The Heart of the Old Testament

1124 words 5 pages
| The Heart of the Old Testament | | BIB220 |

| The Heart of the Old Testament | | BIB220 |

The Heart of the Old Testament written by Ronald Youngblood is an informative and insightful book. Youngblood identifies the nine themes that form the foundation of the Old Testament. These themes show that the Old Testament is not any different from the New Testament and should not be consider irrelevant when compared to the New Testament. The nine themes include monotheism, sovereignty, election, covenant, theocracy, law, sacrifice, faith and redemption.
The first theme of Youngblood’s book is Monotheism. A basic understanding that makes the reader aware that God is ‘…God, and there is no other” (Isaiah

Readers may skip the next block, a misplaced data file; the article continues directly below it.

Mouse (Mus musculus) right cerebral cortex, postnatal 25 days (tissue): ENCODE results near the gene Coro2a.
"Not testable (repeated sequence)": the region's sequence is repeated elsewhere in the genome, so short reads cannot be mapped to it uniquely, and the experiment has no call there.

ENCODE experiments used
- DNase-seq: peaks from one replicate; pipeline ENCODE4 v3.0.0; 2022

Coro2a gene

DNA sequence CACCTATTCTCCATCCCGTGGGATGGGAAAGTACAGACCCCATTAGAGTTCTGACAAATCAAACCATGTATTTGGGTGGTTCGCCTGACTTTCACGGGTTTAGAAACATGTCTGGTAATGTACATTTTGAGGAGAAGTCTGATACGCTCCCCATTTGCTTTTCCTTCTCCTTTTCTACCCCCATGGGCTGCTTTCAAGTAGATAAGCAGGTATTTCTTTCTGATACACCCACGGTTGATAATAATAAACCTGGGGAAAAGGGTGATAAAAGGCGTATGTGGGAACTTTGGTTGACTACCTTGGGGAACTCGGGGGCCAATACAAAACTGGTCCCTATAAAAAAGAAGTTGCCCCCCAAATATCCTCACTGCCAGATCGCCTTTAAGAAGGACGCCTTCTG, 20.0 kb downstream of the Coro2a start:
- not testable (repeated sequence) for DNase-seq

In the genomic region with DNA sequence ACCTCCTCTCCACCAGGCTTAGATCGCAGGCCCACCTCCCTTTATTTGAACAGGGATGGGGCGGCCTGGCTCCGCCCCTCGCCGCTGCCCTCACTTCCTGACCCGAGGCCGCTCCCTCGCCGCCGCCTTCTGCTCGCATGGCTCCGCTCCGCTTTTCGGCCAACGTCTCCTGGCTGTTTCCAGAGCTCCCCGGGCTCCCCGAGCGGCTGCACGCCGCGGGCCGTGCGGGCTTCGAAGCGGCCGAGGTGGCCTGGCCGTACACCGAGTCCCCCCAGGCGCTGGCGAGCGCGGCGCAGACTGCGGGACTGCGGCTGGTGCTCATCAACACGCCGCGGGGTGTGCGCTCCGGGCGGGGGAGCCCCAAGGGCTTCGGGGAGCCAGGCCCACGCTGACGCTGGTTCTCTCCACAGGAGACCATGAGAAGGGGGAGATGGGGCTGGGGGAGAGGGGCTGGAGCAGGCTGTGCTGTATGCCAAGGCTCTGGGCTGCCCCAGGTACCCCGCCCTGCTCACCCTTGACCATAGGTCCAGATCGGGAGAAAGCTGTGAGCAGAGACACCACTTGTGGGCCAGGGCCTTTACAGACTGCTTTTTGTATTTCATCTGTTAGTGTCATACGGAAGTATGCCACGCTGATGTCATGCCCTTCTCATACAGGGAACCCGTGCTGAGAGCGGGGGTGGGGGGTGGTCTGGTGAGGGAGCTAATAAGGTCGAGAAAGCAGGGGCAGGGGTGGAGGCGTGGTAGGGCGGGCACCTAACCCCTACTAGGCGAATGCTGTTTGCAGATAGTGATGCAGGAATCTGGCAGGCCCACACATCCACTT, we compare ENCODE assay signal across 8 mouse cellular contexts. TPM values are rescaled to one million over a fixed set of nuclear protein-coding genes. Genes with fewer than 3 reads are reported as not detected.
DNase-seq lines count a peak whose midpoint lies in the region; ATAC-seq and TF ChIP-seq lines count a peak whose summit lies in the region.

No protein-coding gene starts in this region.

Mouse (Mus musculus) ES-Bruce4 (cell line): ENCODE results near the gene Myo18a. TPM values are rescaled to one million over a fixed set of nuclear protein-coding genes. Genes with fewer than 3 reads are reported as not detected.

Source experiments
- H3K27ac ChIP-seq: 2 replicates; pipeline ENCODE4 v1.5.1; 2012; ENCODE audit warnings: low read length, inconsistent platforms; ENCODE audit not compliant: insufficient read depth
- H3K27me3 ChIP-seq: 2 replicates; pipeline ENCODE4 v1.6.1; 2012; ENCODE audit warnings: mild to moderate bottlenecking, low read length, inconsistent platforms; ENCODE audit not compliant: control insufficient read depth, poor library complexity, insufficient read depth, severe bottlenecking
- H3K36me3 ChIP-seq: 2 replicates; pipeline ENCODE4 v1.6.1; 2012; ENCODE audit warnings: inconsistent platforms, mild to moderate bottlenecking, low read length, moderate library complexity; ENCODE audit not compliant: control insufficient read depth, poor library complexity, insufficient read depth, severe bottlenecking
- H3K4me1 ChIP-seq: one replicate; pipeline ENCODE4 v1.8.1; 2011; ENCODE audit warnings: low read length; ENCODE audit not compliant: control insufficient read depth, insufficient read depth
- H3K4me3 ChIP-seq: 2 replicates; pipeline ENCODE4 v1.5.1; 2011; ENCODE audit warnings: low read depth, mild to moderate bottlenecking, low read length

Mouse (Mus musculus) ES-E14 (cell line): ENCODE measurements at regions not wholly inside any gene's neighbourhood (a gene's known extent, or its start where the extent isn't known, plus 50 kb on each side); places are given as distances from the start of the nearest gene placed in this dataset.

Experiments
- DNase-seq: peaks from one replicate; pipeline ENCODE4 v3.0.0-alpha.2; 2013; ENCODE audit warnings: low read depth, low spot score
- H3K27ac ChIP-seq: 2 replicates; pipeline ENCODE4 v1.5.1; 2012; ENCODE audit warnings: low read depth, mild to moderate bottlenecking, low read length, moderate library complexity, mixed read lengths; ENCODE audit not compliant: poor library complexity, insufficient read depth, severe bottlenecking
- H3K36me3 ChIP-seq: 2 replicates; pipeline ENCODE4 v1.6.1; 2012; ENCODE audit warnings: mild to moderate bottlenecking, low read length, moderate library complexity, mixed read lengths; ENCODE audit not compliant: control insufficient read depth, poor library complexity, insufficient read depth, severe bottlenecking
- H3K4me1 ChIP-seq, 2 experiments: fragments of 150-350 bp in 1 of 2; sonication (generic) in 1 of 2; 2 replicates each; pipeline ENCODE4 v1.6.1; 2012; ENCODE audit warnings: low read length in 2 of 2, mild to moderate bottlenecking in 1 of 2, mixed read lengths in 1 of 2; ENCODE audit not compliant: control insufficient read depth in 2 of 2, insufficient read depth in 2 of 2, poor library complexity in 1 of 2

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A Parity treaty was the form taken by a covenant that was consummated between equals. A suzerainty treaty was imposed when a greater nation has conquered a lesser nation in battle. The structure of such treaties always consisted of the preamble (where the suzerain identifies himself), a historical prologue, and the stipulations. Youngblood then gives detailed examples of covenants made between God and patriarchs of the Old Testament (specifically Abraham and Noah). In the following chapter, which is a continuation on the subject matter of “Covenants”, Youngblood describes the underlying symbolism found in the Lord’s covenants, and its significance. From the sprinkling of the animal blood on the altar and the participants to the alter itself, the ritual of solemnization which followed the covenant procedure symbolizes both the Lord’s side of the agreement where the people’s submissive act of obedience depicts their side. The six main elements of the treaty found in Deuteronomy and in traditional Hittite treaties include a preamble, a historical prologue, a series of stipulations, a statement providing for the deposit and periodic public reading of the document, a list of witnesses, and a section that promises blessing as well as threatens curses depending on the treatment of the terms laid out in the covenant. Youngblood closes his thorough examination of the theme of Covenant by making reference to Jeremiah’s


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